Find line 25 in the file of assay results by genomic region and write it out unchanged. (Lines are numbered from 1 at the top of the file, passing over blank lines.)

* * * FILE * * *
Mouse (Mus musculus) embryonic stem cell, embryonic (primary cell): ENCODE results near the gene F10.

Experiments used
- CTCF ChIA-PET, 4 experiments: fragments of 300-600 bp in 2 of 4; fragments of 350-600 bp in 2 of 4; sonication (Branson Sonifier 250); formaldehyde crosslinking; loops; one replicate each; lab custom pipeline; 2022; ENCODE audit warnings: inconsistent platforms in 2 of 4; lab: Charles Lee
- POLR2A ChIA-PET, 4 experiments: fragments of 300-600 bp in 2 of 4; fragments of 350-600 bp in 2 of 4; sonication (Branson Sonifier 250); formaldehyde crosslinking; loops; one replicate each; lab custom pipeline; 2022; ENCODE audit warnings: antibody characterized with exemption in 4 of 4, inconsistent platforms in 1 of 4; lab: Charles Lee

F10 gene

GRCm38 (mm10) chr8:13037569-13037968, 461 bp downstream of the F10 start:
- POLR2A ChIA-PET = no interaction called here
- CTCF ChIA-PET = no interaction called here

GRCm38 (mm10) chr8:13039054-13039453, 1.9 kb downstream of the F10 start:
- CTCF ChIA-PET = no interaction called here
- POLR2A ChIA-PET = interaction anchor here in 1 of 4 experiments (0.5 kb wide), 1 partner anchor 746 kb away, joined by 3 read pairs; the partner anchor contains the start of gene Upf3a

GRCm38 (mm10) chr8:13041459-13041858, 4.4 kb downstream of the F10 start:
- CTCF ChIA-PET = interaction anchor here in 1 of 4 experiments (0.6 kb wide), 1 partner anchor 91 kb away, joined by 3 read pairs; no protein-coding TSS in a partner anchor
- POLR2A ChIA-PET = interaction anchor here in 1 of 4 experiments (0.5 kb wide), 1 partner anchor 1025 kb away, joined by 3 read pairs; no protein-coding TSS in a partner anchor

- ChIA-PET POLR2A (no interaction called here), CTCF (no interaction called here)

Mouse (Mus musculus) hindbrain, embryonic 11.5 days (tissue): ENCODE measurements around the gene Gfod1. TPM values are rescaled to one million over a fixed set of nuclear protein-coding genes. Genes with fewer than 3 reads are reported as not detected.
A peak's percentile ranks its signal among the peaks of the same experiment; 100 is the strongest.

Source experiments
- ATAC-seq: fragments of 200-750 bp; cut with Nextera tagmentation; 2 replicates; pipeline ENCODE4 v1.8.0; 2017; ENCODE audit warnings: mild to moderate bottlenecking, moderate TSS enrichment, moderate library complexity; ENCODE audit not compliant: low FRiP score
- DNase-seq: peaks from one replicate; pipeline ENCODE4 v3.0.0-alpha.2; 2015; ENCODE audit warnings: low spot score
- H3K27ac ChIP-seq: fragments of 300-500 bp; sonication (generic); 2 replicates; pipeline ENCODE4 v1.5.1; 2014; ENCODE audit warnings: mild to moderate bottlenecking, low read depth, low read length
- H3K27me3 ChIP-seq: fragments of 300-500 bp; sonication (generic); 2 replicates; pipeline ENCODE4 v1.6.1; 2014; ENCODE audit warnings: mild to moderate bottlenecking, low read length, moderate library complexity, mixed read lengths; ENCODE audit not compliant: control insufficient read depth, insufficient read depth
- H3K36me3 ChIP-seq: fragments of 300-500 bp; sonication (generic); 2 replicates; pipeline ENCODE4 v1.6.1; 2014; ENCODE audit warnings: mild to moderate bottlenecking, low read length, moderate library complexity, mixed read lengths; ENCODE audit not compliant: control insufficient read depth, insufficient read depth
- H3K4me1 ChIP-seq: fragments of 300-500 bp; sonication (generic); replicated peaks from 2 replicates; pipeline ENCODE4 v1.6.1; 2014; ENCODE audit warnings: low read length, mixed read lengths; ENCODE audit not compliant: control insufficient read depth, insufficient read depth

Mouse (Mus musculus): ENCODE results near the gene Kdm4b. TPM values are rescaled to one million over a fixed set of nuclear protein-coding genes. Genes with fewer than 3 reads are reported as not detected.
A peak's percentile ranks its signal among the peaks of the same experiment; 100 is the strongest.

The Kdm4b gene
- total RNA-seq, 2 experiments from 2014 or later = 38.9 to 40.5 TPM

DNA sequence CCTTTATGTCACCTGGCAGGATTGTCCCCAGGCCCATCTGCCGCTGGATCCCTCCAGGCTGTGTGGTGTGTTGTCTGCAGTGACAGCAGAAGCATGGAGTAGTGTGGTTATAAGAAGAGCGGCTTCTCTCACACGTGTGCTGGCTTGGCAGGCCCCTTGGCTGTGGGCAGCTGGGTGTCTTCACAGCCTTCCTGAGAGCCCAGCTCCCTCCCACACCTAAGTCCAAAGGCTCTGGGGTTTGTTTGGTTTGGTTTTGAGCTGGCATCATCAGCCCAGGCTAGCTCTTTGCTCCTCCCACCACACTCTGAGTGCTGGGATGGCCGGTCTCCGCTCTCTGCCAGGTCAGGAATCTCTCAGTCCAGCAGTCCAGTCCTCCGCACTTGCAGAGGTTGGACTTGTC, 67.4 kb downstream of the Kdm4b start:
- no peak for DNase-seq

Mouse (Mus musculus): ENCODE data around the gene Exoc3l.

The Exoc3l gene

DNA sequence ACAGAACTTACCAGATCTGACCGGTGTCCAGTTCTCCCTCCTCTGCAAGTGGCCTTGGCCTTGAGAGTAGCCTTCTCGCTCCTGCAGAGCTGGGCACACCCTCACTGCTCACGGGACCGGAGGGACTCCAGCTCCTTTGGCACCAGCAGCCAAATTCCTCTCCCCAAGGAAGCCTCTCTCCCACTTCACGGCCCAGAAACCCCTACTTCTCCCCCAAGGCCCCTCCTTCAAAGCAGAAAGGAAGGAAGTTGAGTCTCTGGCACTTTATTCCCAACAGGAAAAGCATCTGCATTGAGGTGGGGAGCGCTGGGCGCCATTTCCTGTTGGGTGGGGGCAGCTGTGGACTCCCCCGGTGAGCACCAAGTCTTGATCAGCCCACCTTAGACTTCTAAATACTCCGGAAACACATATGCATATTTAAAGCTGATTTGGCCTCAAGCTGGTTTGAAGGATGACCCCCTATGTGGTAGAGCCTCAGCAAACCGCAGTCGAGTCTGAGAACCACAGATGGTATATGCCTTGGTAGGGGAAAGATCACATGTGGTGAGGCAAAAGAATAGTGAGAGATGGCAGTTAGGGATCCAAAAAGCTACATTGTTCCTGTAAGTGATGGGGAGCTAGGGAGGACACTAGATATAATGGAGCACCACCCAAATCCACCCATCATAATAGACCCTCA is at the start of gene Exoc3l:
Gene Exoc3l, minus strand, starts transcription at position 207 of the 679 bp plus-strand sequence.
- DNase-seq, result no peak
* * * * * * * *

Mouse (Mus musculus): ENCODE results near the gene Kdm4b. TPM values are rescaled to one million over a fixed set of nuclear protein-coding genes. Genes with fewer than 3 reads are reported as not detected.